Is Virtual Surround Sound Really Worth It?
The integration of virtual surround when using headphones or a headset has become an interesting topic. Many people like the extra spatial awareness that it will provide, which is definitely an edge that you want on your side. If you’re a pro or you take online multiplayer very seriously. The let’s start with something more elementary for now, namely what is virtual surround, how does it work and most importantly is it worth it for answers to all of these questions and more stick around.
Let’s start with the basics and the types of audio configurations out there and quickly work our way up to virtual surround sound. First we have the 1.0 configuration or mono as it’s better known as the name implies, this configuration uses only one speaker and with just one speaker we can’t really talk about surround sound. Then their stereo or the 2.0 configuration and this is by far the most popular and widespread configuration. It makes use of two speakers and because of this and the fact that they’re positioned on either side of the listener, we can start to talk about spatial awareness here, but stereo is still not what people refer to when they say surround sound nor is it the 2.1 configuration which is basically stereo with a dedicated subwoofer for bed, low frequency sounds. The first surround configuration is actually the 5.1 this means five speakers and the subwoofer and the speakers are generally set up like this, a speaker on either side in front of the listener and three speakers behind them. This configuration offers excellent spatial awareness just because of the number of speakers, but it gets better. There’s also the 7.1 configurations. This means seven speakers and a subwoofer and by now you should be able to guess how they’re arranged. These last two configurations are known as true surround which serves as the opposite of virtual surround, which is what the rest of this review will be concerned with.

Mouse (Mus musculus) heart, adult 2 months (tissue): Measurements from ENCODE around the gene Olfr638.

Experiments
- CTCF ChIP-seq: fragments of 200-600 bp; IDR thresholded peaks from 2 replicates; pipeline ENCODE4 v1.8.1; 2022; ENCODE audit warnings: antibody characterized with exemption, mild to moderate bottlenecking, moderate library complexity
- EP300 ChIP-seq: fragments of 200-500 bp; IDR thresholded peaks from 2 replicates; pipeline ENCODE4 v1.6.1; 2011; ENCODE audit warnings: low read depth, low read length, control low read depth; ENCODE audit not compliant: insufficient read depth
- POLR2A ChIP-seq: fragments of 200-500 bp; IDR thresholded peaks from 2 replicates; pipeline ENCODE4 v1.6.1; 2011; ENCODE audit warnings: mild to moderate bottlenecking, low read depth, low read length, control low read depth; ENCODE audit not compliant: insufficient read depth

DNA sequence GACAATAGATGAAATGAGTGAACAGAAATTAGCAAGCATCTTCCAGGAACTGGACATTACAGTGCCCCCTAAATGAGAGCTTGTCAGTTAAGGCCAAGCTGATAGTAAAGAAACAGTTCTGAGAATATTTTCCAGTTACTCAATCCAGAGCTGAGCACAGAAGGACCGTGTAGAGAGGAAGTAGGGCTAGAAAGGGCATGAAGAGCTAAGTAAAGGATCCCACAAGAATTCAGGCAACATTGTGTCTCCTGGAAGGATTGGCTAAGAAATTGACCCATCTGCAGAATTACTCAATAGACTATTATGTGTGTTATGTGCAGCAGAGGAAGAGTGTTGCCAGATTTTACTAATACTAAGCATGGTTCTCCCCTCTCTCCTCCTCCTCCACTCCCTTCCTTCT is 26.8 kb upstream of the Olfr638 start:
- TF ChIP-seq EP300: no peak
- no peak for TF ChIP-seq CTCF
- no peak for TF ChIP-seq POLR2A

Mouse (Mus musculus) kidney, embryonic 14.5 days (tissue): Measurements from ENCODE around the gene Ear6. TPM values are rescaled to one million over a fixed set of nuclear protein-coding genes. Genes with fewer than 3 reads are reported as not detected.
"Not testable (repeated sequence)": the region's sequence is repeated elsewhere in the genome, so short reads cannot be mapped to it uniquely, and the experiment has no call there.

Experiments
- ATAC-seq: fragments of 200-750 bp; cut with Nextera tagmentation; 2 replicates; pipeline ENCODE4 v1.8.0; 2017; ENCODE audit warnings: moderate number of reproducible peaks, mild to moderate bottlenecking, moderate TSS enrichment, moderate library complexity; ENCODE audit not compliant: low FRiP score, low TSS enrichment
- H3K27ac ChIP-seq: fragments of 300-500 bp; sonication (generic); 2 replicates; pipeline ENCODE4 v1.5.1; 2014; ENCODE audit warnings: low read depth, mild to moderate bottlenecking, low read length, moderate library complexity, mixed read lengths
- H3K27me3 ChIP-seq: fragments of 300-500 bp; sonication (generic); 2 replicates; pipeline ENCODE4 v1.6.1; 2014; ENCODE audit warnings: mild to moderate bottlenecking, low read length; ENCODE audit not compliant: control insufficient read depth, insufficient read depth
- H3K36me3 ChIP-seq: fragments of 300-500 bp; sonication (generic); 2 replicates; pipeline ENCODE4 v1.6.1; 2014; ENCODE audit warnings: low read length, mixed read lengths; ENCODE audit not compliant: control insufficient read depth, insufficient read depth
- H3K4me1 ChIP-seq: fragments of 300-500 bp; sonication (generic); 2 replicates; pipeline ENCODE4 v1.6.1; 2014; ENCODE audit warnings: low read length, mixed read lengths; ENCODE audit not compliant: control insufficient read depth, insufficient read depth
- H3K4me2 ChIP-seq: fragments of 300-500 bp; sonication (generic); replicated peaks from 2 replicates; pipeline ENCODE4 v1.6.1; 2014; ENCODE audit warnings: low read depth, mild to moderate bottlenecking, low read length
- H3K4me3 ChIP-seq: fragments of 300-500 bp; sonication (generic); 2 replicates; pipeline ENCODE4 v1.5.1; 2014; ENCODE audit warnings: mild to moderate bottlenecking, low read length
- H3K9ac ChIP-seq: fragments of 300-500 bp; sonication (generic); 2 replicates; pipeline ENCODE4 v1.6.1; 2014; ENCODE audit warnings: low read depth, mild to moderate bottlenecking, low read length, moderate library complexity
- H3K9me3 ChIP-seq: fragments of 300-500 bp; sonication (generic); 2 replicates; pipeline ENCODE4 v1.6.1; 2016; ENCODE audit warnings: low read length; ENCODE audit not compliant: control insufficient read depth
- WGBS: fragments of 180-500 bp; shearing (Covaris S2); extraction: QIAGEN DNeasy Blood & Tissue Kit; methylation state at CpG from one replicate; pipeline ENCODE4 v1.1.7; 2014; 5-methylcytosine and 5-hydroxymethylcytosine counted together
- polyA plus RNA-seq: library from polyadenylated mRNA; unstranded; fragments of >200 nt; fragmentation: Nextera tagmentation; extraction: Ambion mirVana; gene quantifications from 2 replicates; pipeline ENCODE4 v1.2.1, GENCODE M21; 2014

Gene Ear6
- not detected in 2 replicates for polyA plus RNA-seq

The first thing we have to mention is that virtual surround can work with any set of stereo headphones. Sure of the quality will depend on the headphones in questions, but don’t be fooled. We have till emphasizes because there are headphones that are marketed as virtual surround headphones. Now they make sell it this, but any old pair of headphones can achieve this. Okay, so with that out of the way, let’s take a look at how it’s done. Well, it actually relies on clever manipulation of a person’s perspective to fool them into believing that they are surrounded by many audio sources. Probably the best example of this is the virtual barbershop video and if you haven’t seen it already you should definitely check it out. We just can’t describe the feeling you’ll have listening to that with me or words. Of course you shouldn’t expect anything like that in gaming. That video was recorded using directional microphones and most game devs won’t bother with such things. Still you can definitely bring in an extra layer of immersion to your gaming either by using your sound cards, virtual surround capabilities, or more advanced software like Razer snips.
So his virtual surround worth it? The answer is most definitely, yes. It will raise your spatial awareness in the game and provide you with deeper immersion. Just remember any set of headphones can support for Chelsea surround so you don’t need virtual surround headphones because that’s just a marketing gimmick. All had phones, our virtual surround headphones also in case you were wondering, there is actually such a thing as true surround headphones. Oh, we can’t really see the value in buying them. They work by shoving as many drivers as they can into the ear cups, but because the drivers are all packed so close together, you won’t hear any significant difference when different drivers are used. The ACEs strict 7.1 headset, for example, has no less than 10 drivers in each ear cup, but the benefits of this are very limited and the price is quite hefty as you’d expect from a headset with so many drivers.
Now don’t get us wrong, it’s more immersive than virtual surround for sure, but it’ll also never feel as immersive as a real 7.1 speaker configuration. Now, if you really want the best immersion that headphones can give, then we suggest getting open-back headphones. They let a portion of the soundscape that your cups, and this makes for a more natural audio experience. And that’s that. So what do you think and what kind of experience have you had before channel surround? We’d love to hear what you have to say in the comments below.